News that Summertime was supposedly David Lean’s favorite picture of his own work is not all that surprising when put into the context of his career. When I think of him I am quick to reference monumental epics or British narratives out of Charles Dickens but here is a picture that feels strikingly different. It’s intimate and small yet still gorgeously photographed and affecting. It’s no Lawrence of Arabia (1962) or even Great Expectations (1946) but it has no aims to be. That’s what makes it a delightful change of pace.

Katharine Hepburn plays an American school secretary from Akron Ohio, one Jane Hudson, who has always had a dream to travel and get out of Middle America to see the world. We see her aboard a train bound for Venice and she’s beyond ecstatic chatting up her fellow traveler and snapping pictures on her camera that’s already logged rolls and rolls of film undoubtedly, capturing the most mundane things for the simple fact that they come from a foreign land.

But there are even more stereotypical American tourists who are hilariously ignorant and subsequently stick out like a sore thumb wherever they wind up. To say the McIlhennys are slightly insufferable is kind of the point. Still, they’re hardly to be taken seriously. It’s people like them that cause Jane to want to venture to Italy to get away and allow herself to be wrapped up in the throes of another culture. I can certainly resonate with that sentiment. I feel that way now.

So, in one sense, she still maintains the awe of a tourist but manages to experience the life as if she were a local and that’s the key, boarding in a pensione and trying to get a taste of everyday life.

First, she is befriended by a spunky little boy who tries to sell her his goods and out of that grows a mutual affection for one another. She also wanders into an antique shop to buy what she deems to be a precious goblet and strikes up a conversation with the proprietor (Rossano Brazzi) who she had unwittingly crossed paths with before. This is the first of many meetings.

In a film such as this where the sets are left behind for a foreign locale, a place like Venice very easily becomes almost another character in the film because being there alone creates a dimension you would never get otherwise. Without Venice, those layers of history, accents, and textures, something magical would be lost. But with it, Lean makes something that rings with gentle passion.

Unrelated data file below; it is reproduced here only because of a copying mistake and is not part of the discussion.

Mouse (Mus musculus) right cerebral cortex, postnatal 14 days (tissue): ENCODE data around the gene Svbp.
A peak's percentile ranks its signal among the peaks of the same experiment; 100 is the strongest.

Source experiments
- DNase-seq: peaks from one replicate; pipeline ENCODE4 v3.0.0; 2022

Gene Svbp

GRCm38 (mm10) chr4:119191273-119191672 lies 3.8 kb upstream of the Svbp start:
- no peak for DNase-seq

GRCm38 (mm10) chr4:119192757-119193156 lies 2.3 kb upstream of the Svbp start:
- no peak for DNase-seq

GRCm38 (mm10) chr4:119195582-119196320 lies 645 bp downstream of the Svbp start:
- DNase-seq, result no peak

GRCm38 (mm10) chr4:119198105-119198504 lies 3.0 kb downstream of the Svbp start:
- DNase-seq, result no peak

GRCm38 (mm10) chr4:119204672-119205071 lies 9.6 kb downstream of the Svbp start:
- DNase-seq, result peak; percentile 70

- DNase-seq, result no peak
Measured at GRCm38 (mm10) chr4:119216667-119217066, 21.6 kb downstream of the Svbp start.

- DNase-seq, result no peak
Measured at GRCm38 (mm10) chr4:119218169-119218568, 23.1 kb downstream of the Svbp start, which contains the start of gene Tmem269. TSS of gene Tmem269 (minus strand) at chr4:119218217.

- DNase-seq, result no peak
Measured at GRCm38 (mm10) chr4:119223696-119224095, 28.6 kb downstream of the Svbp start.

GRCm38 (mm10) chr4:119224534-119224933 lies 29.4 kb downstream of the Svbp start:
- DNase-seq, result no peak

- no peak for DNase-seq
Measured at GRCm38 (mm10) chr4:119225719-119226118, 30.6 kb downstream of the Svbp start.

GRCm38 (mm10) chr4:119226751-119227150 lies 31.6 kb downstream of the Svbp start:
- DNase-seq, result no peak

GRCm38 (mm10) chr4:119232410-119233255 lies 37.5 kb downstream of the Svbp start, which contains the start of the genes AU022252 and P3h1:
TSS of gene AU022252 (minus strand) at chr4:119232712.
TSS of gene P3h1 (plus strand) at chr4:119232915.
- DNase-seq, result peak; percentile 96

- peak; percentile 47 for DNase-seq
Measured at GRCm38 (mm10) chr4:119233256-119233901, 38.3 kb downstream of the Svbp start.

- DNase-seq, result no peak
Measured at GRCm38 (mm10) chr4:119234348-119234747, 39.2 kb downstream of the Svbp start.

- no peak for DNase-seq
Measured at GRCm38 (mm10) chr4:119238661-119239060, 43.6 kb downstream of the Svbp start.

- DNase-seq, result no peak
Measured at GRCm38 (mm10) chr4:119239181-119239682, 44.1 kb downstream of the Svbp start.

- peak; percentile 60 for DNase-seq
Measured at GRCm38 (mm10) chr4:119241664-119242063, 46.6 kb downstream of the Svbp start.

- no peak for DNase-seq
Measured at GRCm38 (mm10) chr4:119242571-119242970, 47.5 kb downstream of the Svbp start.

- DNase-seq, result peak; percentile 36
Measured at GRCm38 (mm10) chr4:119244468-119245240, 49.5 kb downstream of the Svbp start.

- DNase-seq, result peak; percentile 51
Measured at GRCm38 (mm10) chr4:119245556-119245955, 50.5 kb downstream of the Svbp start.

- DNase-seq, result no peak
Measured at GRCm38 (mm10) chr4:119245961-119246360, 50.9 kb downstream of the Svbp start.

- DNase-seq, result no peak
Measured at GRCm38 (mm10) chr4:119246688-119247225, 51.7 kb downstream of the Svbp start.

The sumptuous visuals capture both the immense character and quaint waterways with their gondolas drifting lazily by. Tailor-made for romance especially between an American school teacher and a handsome Italian shopkeeper, bringing them so close together over the course of the film. The Piazza San Marco is showcased front and center in numerous sequences but even with its presence this still exists on a smaller scale than the parade through Rome that is Roman Holiday (1953). Because it readily occupies itself with many smaller scenes too.

Lean even preceded Hitchcock’s To Catch a Thief (1955) with a very similar fireworks show. In both cases, the moment signifies the strides made in the relationship and just how splendorous they are.

Summertime also features one of the most striking endings because it’s not quite as cathartic as we are used to in a love story and yet it hardly can be considered downbeat or melancholy. A lot like life, it simply is and how can you be glum anyway? It’s summertime. Venice is immaculate. Love is afoot.

It so enraptured David Lean that he would make it his home away from home. At that point, it doesn’t matter if we like this movie because as its director Lean was taken with it. That’s praise enough.

3.5/5 Stars

Night Train to Munich (1940)

Night_Train_to_Munich_Poster.jpgWe are met with the scourge of Hitler overrunning mainland Europe. It’s about that time. American isn’t involved in the war. Britain’s getting bombed to smithereens and the rest of Europe is tumbling like rows and rows of tin soldiers.

Carol Reed always proved astute at setting the stage for great human dramas and Night Train to Munich is little different. Anna Bomasch (Margaret Lockwood) wakes up to find that the Nazis are on the march for Czechoslovakia and her father, a renowned scientist, is fleeing the country. However, she’s not so lucky and gets intercepted by the Nazis ending up in a concentration camp instead of aboard an airplane to freedom.

It’s in these moments where the script develops a fairly frank depiction of the concentration camps denoting that they were hardly a day of wine and roses. But in that very harrowing climate, she meets a proud rebel named Karl (Paul Henreid) who uses his underground contacts to help them escape and promises Anna that they will find her father in England. Hope still exists.